|Title||Access to water and sanitation among people with disabilities: results from cross-sectional surveys in Bangladesh, Cameroon, India and Malawi.|
|Publication Type||Journal Article|
|Authors||Mactaggart I, Schmidt W-P, Bostoen K, Chunga J, Danquah L, Halder AK, Parveen Jolly S, Polack S, Rahman M, Snel M, Kuper H, Biran A|
|Abbrev. Journal||BMJ Open|
|Year of Publication||2018|
|Keywords||Bangladesh, Cameroon, Disability, India, Malawi, Population-based surveys, WASH|
OBJECTIVES: To assess access to adequate water, sanitation and hygiene (WASH) among people with disabilities at the household and individual level.
DESIGN: Cross-sectional surveys.
SETTING: Data were included from five district-level or regional-level surveys: two in Bangladesh (Bangladesh-1, Bangladesh-2), and one each in Cameroon, Malawi and India.
PARTICIPANTS: 99 252 participants were sampled across the datasets (range: 3567-75 767), including 2494 with disabilities (93-1374).
OUTCOME: Prevalence of access to WASH at household and individual level.
DATA ANALYSIS: Age/sex disaggregated disability prevalence estimates were calculated accounting for survey design. The Unicef/WHO Joint Monitoring Programme definitions were used to classify facilities as improved/unimproved. Multivariable logistic regression was undertaken to compare between households with/without a person with a disability, and to identify predictors of access among people with disabilities.
RESULTS: There were no differences in access to improved sanitation or water sources between households with/without members with disabilities across the datasets. In Bangladesh-2, households including a person with a disability were more likely to share facilities with other households (OR 1.3, 95% CI 1.1 to 1.5). Households with people with disabilities were more likely to spend >30 min (round-trip) collecting drinking water than households without in both Cameroon (OR 1.8, 95% CI 1.0 to 3.4) and India (OR 2.3, 95% CI 1.2 to 4.7). Within households, people with disabilities reported difficulties collecting water themselves (23%-80% unable to) and accessing the same sanitation facilities as other household members, particularly without coming into contact with faeces (up to 47% in Bangladesh-2). These difficulties were most marked for people with more severe impairments.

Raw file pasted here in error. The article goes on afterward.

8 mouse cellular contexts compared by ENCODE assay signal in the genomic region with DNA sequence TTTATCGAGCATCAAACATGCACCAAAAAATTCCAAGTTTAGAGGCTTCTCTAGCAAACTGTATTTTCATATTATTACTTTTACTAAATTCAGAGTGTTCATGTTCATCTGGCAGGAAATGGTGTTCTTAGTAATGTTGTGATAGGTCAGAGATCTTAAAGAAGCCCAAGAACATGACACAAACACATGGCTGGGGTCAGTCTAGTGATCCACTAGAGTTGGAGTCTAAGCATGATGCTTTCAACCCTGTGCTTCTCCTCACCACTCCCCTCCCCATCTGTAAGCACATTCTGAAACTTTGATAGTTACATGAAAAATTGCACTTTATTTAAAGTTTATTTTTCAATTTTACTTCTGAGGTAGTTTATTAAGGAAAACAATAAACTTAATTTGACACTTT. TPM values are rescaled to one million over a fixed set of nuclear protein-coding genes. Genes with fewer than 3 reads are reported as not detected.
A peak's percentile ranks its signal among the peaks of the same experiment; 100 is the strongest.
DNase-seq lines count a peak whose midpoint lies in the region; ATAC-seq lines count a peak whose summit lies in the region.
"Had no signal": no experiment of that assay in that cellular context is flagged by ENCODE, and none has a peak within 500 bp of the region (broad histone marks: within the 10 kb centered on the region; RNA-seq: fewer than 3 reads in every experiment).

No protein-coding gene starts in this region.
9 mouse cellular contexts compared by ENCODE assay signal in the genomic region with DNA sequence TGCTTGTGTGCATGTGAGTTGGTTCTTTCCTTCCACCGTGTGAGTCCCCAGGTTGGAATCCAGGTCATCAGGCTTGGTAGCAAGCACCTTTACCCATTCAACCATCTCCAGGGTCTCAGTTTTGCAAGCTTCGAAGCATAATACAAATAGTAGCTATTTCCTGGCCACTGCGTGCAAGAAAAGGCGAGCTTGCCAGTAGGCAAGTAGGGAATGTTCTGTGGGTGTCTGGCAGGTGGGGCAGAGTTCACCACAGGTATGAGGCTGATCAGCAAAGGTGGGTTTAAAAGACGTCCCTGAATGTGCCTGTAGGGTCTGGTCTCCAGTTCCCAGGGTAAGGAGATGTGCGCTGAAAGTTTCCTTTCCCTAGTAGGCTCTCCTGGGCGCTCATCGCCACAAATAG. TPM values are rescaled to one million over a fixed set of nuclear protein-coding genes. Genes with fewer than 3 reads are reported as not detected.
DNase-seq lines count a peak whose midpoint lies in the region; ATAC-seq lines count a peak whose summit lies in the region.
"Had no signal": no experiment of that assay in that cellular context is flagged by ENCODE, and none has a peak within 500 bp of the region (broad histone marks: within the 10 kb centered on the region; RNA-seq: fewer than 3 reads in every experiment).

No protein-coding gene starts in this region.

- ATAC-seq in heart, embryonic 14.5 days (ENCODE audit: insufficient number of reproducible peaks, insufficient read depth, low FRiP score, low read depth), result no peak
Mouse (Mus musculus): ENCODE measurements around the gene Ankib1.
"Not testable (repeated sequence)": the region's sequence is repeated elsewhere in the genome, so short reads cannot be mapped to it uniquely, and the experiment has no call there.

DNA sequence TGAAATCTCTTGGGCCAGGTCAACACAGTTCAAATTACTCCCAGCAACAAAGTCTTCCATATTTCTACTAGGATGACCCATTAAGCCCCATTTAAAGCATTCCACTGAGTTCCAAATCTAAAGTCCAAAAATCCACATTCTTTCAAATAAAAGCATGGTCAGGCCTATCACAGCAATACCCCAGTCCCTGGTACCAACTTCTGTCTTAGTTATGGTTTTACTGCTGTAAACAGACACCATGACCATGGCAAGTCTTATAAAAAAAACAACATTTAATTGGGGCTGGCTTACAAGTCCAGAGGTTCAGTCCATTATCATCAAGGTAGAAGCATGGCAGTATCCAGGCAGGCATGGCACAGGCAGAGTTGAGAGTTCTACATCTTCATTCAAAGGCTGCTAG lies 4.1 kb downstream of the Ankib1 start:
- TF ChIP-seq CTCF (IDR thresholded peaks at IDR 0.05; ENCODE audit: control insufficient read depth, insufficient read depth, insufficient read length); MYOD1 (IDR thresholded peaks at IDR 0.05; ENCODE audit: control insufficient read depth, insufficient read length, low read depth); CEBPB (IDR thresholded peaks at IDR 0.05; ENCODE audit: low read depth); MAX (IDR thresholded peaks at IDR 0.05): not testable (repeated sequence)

CONCLUSIONS: People with disabilities may not have poorer access to WASH at the household level, but may have poorer quality of access within their households. Further programmatic work is needed to ensure WASH facilities are inclusive of people with disabilities.
|Link to full text||http://bmjopen.bmj.com/content/bmjopen/8/6/e020077.full.pdf|
|PubMed Central ID||PMC5988144|